Series: Mistborn #1
Published: July 17, 2006
Once, a hero arose to save the world. A young man with a mysterious heritage courageously challenged the darkness that strangled the land.
For a thousand years since, the world has been a wasteland of ash and mist ruled by the immortal emperor known as the Lord Ruler. Every revolt has failed miserably.
Yet somehow, hope survives. Hope that dares to dream of ending the empire and even the Lord Ruler himself. A new kind of uprising is being planned, one built around the ultimate caper, one that depends on the cunning of a brilliant criminal mastermind and the determination of an unlikely heroine, a street urchin who must learn to master Allomancy, the power of a Mistborn.
Brandon Sanderson immerses readers into a layered and well-imagined world in Mistborn. Everything, from the history to the politics to the magic is planned and explained. Sanderson even weaves in excerpts from an ancient text, enriching the imagined past of the novel (Better yet, these excerpts are actually interesting! Not every author achieves that.). Fantasy readers will be caught at this intricate world-building, but that is only the tip of the iceberg for Mistborn.
Sanderson’s characters plot to play out the world’s greatest heist; they are going to kill an unkillable god and rid their people of a tyranny that has lasted generations. To do so, they assemble an unusual team, one consisting primarily of professional thieves—an unexpectedly idealistic crew. Their secret weapon: Vin, a skaa girl taken from the streets, a girl who should be too low-born to possess such powerful magic.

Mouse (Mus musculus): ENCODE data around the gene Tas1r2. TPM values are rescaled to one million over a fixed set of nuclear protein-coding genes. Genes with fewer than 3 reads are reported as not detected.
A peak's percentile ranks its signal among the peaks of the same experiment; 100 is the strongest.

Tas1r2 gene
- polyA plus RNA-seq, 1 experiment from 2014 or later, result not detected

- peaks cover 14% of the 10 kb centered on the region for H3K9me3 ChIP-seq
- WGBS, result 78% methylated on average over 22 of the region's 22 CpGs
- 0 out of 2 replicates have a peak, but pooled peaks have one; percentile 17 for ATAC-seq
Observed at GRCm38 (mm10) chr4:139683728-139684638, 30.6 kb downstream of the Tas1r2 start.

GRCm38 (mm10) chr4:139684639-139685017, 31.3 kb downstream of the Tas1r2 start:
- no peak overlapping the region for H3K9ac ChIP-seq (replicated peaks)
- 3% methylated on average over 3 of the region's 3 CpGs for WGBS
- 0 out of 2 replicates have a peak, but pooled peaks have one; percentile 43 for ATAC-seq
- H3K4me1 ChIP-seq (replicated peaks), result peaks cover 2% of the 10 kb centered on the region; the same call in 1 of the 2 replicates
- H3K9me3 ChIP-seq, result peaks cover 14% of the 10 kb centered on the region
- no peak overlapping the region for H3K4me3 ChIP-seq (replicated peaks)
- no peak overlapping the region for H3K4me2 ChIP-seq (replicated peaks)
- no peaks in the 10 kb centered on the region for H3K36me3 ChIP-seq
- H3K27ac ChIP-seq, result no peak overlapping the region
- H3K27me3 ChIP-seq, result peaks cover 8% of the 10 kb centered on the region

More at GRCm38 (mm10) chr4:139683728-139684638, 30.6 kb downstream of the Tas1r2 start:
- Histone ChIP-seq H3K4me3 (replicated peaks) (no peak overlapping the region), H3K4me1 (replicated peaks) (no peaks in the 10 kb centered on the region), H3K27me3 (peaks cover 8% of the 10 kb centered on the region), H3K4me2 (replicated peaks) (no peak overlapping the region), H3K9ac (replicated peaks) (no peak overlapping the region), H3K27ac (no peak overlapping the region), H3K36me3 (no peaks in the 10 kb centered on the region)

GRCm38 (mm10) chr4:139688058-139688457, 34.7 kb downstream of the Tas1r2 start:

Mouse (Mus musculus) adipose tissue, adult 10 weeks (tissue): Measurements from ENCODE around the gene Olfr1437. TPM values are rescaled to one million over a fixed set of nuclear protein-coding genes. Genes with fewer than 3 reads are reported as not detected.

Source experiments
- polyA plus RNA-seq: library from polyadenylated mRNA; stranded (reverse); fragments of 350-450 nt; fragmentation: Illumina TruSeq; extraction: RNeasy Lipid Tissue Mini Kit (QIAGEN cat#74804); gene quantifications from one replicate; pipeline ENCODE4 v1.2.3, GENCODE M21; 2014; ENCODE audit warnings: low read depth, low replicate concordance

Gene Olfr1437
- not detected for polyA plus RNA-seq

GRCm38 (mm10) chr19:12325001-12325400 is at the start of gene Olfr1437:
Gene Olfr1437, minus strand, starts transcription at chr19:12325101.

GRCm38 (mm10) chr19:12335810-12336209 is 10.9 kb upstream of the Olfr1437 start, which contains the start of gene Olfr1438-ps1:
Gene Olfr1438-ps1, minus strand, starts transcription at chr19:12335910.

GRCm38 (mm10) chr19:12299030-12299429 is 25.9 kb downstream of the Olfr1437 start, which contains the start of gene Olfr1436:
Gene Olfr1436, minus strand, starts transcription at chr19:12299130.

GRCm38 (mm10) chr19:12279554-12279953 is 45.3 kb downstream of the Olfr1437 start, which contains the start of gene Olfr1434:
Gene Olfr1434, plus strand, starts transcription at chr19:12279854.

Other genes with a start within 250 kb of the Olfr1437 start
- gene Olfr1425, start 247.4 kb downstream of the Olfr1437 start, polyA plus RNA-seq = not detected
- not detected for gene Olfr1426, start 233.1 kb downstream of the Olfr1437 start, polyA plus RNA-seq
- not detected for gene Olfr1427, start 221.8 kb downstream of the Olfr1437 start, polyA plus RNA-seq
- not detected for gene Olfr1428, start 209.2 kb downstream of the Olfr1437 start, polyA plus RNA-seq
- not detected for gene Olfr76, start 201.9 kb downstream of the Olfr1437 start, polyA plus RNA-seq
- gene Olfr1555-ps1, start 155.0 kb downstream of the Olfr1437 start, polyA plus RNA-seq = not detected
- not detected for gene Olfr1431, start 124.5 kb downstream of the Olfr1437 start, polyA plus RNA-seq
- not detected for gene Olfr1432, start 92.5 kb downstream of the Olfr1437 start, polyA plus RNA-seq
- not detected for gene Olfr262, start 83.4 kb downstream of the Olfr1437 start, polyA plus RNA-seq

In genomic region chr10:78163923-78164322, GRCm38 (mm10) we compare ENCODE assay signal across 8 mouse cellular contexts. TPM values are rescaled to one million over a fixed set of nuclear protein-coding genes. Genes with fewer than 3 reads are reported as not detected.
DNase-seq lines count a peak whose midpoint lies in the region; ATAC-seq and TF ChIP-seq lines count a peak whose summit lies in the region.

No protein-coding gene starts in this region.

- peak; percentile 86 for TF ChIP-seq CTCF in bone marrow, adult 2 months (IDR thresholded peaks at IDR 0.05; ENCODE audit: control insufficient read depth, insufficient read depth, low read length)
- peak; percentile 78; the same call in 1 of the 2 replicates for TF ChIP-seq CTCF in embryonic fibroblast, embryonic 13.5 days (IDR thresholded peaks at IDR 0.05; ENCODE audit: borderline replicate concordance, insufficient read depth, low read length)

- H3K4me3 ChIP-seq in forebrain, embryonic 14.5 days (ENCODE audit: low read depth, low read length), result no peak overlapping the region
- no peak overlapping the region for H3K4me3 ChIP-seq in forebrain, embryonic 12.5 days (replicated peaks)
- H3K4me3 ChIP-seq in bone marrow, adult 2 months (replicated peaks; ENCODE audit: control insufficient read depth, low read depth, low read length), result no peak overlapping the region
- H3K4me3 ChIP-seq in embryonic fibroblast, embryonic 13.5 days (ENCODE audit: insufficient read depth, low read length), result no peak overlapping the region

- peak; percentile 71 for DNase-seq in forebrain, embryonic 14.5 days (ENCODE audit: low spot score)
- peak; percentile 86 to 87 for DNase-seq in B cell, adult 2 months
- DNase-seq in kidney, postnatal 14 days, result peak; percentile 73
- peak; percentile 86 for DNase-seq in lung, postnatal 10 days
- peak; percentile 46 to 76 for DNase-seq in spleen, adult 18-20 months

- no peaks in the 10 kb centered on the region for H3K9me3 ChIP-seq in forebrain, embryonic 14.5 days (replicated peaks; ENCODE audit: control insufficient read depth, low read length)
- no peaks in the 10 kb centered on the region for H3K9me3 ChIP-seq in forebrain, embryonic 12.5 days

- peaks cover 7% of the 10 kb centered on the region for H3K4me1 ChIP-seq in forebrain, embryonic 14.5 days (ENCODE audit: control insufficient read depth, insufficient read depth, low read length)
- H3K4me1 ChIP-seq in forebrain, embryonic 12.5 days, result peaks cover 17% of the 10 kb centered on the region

There are two results from this set-up. First, Mistborn has a varied cast, featuring characters from all walks of life and cultures. All of them are complex, with secret pasts and hidden hopes. No one here is a fantasy trope. Second, Mistborn is filled with action and intrigue—the good kind, where the scheming is intricate and the outcome unexpected. The characters are actually clever, actually almost-qualified to pull off the impossible. Watching them is both thrilling and inspiring.
Finally, every good magical fantasy book needs a magic system that makes sense, and Sanderson delivers. Allomancy, a magic that “burns” different metals to achieve different effects, has clear rules and seems almost scientific in its logic. And Sanderson is never wishy-washy or hand-wavy about its use. There are, in fact, times when explanation of Allomancy seem overdone, when every detail of a fight seems included and explained, but this demonstrates the thoroughness of the invented guidelines of the system, and there are definitely hardcore fantasy fans who will love (and dissect) the minutia.
Mistborn is fantasy writing at is finest, a complex but highly readable book that brings readers a good story, good characters, and good messages. It happens to function beautifully as a standalone but readers will be scuttling to finish the trilogy.